Ask the Trainer | Aggressive behavior averts potential attack |

Ask the Trainer | Aggressive behavior averts potential attack

Courtesy thinkstock.comLunging and baring teeth can be self-defense toward other dogs.
Getty Images/iStockphoto | iStockphoto

Dear Carla,

We have a 3-year-old female husky named Sierra. She is a sweet, sensitive girl and other dogs always seem to try and bully her. When she was about 1-years-old, a dog attacked her and ever since that event she has gets really aggressive whenever she sees a dog she doesn’t know. She’s fine with dogs she knew before the attack. It is so stressful to walk her, especially around here where so many dogs are off leash! Is there anything we can do to help her?

– A Husky Lover

Dear Husky Lover,

Sierra’s main goal is to avoid another attack and her aggressive displays are the only way she knows how to accomplish this. Most dogs will back off when another dog lunges, growls and shows teeth. Each time she does this and a dog does back off, she is rewarded because she has averted an attack.

There is no quick fix for this type of complex behavior problem, but a comprehensive training and behavior modification program can help her (and you) re-gain confidence when she meets a strange dog. In the meantime, here are some ways to better manage the situation before she explodes.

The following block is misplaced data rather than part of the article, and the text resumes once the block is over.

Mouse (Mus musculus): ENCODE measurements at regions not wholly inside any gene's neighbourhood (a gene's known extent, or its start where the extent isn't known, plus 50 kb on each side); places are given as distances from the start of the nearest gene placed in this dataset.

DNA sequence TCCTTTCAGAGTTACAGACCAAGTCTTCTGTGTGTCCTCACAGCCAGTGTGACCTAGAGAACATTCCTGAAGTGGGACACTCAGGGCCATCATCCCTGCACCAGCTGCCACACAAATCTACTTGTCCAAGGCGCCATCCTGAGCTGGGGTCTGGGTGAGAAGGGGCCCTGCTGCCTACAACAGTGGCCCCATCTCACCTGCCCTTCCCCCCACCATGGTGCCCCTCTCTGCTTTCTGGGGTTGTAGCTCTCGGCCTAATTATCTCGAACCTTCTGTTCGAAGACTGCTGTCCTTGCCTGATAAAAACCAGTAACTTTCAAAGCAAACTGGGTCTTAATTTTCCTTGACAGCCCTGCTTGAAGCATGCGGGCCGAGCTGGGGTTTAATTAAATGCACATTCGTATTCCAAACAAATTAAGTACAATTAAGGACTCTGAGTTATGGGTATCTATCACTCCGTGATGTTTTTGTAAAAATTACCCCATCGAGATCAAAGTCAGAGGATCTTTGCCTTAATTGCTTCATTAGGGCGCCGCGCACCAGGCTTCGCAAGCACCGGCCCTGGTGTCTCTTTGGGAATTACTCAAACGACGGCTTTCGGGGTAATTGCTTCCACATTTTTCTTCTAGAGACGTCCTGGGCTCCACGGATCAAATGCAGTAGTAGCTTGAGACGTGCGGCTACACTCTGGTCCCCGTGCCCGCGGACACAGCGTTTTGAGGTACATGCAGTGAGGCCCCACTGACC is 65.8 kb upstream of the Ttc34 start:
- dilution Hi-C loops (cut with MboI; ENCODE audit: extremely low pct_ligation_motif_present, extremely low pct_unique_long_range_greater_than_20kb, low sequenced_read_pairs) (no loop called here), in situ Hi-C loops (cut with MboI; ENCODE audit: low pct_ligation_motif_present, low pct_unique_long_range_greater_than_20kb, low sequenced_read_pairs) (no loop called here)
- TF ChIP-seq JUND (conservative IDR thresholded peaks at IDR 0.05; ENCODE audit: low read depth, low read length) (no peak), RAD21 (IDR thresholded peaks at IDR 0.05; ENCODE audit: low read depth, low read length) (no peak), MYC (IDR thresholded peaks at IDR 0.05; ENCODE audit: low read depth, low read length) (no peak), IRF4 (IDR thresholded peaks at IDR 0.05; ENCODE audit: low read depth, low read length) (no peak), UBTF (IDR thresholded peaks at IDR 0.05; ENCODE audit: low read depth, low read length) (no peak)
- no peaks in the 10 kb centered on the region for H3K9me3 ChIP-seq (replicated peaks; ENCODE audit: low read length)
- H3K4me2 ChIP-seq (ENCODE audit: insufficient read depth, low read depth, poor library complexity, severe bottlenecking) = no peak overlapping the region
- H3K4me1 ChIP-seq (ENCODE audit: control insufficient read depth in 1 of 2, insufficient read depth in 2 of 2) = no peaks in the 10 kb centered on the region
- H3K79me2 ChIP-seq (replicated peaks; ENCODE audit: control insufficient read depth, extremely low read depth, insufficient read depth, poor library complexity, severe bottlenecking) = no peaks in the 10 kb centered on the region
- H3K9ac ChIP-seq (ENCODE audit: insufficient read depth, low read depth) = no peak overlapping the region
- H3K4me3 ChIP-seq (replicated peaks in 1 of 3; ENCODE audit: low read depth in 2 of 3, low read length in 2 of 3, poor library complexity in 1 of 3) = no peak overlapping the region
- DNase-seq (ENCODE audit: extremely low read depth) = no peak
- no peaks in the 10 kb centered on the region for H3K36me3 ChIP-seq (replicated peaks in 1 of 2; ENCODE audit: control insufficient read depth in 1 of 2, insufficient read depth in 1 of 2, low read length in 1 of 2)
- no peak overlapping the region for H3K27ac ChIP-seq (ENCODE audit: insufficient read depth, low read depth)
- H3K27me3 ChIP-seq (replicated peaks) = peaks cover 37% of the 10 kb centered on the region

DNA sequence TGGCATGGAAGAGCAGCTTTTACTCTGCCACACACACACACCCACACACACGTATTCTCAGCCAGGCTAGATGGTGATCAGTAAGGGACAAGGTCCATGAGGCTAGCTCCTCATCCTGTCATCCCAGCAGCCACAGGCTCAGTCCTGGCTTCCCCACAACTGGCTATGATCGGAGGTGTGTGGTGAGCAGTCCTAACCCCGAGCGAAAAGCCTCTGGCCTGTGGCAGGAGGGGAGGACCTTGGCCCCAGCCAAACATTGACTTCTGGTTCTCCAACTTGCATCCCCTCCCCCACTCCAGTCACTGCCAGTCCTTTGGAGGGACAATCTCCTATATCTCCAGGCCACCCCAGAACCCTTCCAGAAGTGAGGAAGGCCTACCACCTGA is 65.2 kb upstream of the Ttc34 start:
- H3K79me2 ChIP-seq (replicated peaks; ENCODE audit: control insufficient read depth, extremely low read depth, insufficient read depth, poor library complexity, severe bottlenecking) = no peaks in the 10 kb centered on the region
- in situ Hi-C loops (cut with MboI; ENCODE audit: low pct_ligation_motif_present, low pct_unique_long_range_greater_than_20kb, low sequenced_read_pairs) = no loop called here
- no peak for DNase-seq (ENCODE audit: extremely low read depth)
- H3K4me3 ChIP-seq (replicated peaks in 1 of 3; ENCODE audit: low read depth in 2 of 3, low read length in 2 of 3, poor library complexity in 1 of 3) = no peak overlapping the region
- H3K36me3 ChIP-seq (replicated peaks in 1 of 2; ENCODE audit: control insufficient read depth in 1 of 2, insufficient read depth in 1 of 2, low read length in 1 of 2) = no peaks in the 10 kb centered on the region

1. Stay calm. Sierra senses your energy. Her anxiety level will only increase more if you are nervous. Practice deep breathing during your daily dog walks starting when everything is calm. If you see a dog ahead, start breathing before the situation erupts.

2. Plan ahead. Think through the various scenarios where you have had problems in the past. Is there one dog in your neighborhood that is always loose? If so, find another route. Visual barriers can be extremely helpful for many dogs. Carry a pop-up umbrella to use as a shield in situations where a dog runs up to you.

3. Create distance. If you see a dog ahead of you, turn and go the other way. Dogs have a threshold distance where they can tolerate seeing another dog. Try to determine if Sierra’s threshold is 20, 50 or 100 feet. By determining her threshold you will know when to calmly react.

4. Teach an “exit” cue. You’ll need to teach this in an environment without other dogs around. Say a cue like “this way” in a loud, happy voice then make a quick turn and run away with your dog for at least 20-30 feet. When you stop, give her lots of wonderful treats or play a favorite game. Once she gets used to playing this game, you can use the “this way” cue before she reacts to an oncoming dog.

What should you do if an accident happens and she explodes? Leave as quickly as possible. At this point she is unable to process any cues you give. The emotional reaction trumps any rational thought process.

When you are ready to start working to truly modify her behavior, find a qualified positive reinforcement trainer to help you. This process will take commitment, but the pay-off is well worth it.

– Carla Brown, CPDT is a certified professional dog trainer and owner of The Savvy Dog Training and Education Center in Truckee. If you have a pet topic/issue you would like to see covered in the Ask the Trainer column, please email her at

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